As humans explored the worlds, often new and different races were discovered. During one of those explorations they discovered the Maungs, who have the ability to wipe out the entire human race. It is here that they also meet the R’il’nai, a race of beings with powers and abilities that help to save them from extinction. As the years move on humans have hybridized with the R’il’nai and have continued their spread across the galaxy.
In Homecoming, we meet the product of this hybridization and one of the last full R’il’nai alive, one of the few not wiped out by a disease that was deadly to their kind. Slavery is still the way of the world, and while its ruling council does not necessarily condone it, many members themselves have slaves as well.
Snowy is a child born into slavery, but he has learned the value of what is wanted. While some of his masters were cruel and callus, he has perfected a form of dance that makes him much more valuable. He has also collected a small group of friends, and they dance together. This has made them popular and when they are sold, it is as a group because their beauty comes as a group in the form of the dance. But that is only a part of what is expected of them; they lead a hard and gritty life, abused and tormented by many of their masters. It is during one of the dances that they attract the attention of one of Derik, one of the R’il’noid, one of the hybrid of the two races that carry the characteristics and abilities of the R’il’nai side of the match. Derik is long lived and very lonely; he is entranced by Snowy and his group — and quite attracted to Snowy himself. When he purchases them, little does he realize that life as he knows it is about to change.
Snowy has been hiding something of his own for so long that it was no longer a thought. He can heal himself and others with his mind. He can block probes of his own, but he is beginning to show even more traits. His mother, before she was sold away warned him to keep his abilities secret, or he would be killed as a rogue. He had never seen her again, but he kept to her warning always. How would he get by in world where secrets were easily discernable? When he comes down with a severe form of Kharfun syndrome, he is immediately put in the spotlight. This anomaly only strikes those of R’ilnai or R’il’noid ancenstry, so now the immediate concern is, who is he?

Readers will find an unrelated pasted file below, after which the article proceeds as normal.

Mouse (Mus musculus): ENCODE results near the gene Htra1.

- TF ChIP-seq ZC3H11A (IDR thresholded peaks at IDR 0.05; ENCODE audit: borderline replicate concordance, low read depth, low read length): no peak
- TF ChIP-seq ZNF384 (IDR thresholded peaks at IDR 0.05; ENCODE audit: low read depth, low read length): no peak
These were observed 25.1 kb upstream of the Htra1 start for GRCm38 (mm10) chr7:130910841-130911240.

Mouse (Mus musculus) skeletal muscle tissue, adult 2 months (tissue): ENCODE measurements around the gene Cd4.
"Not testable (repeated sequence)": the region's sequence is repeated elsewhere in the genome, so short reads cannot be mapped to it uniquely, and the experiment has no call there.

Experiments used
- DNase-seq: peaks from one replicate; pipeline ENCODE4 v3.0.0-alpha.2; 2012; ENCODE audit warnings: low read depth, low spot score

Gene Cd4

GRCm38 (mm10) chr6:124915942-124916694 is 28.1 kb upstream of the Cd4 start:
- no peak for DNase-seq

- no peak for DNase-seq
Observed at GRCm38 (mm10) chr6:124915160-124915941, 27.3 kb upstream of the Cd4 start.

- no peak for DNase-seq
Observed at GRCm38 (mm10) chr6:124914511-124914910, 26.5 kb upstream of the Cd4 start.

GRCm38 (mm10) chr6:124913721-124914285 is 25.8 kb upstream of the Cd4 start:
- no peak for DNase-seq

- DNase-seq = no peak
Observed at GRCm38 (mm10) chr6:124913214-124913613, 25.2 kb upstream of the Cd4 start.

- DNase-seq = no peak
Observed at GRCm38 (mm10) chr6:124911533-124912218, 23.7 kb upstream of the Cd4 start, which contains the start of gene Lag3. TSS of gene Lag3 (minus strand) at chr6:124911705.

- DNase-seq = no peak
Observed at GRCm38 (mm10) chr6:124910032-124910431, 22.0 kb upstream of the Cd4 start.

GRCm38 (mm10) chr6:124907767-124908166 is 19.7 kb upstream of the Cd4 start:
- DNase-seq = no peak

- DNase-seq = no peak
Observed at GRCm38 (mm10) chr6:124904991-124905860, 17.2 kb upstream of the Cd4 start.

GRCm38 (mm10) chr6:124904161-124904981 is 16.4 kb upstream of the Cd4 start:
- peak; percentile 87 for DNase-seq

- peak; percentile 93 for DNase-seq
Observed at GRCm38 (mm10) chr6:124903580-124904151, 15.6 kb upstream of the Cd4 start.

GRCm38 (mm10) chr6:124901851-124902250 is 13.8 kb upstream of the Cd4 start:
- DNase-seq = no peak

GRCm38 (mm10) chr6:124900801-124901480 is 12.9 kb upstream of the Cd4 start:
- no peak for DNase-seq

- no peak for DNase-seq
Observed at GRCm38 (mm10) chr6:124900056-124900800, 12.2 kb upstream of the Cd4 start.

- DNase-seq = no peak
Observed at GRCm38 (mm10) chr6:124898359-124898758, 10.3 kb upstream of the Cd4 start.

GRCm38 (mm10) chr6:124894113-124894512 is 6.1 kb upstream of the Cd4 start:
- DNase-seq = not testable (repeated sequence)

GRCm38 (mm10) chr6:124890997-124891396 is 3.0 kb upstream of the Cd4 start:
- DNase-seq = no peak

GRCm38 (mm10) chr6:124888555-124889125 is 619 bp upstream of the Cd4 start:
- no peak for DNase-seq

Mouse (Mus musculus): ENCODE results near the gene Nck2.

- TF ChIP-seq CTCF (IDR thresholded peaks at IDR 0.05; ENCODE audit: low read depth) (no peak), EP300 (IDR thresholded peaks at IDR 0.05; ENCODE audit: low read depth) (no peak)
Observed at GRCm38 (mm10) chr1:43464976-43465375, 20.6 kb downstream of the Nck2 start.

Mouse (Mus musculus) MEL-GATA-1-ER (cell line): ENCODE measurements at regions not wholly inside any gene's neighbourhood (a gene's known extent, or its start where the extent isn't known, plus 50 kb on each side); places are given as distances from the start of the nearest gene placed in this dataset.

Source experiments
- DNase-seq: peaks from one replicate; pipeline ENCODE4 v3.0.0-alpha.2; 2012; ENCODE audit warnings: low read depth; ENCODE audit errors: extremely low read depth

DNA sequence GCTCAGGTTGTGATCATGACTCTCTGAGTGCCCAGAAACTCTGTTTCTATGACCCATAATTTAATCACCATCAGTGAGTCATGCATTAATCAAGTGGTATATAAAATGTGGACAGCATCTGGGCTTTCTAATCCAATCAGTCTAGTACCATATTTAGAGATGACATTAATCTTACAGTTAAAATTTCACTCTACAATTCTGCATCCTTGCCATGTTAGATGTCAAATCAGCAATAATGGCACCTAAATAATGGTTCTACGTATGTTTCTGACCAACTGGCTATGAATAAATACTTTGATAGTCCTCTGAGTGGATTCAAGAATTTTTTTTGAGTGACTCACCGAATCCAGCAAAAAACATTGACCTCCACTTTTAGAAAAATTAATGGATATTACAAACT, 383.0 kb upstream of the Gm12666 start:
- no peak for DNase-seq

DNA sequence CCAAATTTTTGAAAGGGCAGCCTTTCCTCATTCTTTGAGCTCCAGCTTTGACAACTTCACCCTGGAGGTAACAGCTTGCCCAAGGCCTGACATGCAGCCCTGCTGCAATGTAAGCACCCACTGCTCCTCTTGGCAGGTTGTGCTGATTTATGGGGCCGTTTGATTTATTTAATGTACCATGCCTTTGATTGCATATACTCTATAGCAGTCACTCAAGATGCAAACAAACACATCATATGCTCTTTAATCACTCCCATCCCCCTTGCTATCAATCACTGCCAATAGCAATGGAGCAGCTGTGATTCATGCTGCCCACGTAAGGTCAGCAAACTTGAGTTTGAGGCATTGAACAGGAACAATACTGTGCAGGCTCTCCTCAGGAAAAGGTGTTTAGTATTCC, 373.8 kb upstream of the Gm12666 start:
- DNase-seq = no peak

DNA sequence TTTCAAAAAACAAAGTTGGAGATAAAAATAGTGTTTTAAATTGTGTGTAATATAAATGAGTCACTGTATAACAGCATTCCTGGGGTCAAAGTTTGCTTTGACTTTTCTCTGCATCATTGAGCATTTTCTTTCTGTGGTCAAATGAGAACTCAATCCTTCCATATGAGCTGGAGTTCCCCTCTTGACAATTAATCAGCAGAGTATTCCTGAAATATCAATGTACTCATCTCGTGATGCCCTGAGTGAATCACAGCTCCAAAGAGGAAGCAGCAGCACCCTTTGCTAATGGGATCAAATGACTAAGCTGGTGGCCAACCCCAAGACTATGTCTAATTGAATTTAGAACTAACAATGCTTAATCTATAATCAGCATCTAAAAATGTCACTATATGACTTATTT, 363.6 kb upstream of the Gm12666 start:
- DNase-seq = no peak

Sue Ann Bowling has put together an amazing world, well written and believable. She has come up with a group of characters, each unique and either eminently likable, or on the other end of the spectrum, rather hateful. In Homecoming she highlights the frailties and strengths of a race that has no equal, and yet with all their intelligence and abilities they are near extinction. Set as protectors of humans, they themselves are almost annihilated by a disease that has very little impact on the human population.
Because of their abilities some of the hybrids have allowed slavery, and as in most other cultures it becomes a brutal and unending process of life for those who are owned. The master is all, and the slave is considered a lower life form. While many are trying to change the process and outlaw slavery, there are those that resist. Many, like Snowy, have found ways to make themselves worth more, in order to protect themselves and their friends.
Homecoming is a wonderful blend of both old and new, putting together humans and an alien race, melding them together in ways that form a new hybrid, with characteristics of both. And yet the slavery and some of the attitudes reflect a time of years past and seem to go against the basic reason for their connection, that of protecting the race, building an interesting conflict. The characters are both unique and quite interesting. The storyline within the school system is spot on and very reminiscent of what really happens in schools the world over. This is a quick paced and very interesting story; the characters are quite memorable.
If you like science fiction, this is an amazing read. The story twists and turns, with action and adventure, and the characters step right off the page. I would think a book club or reading group would find this an interesting and attractive reading addition for their members.Powered by Sidelines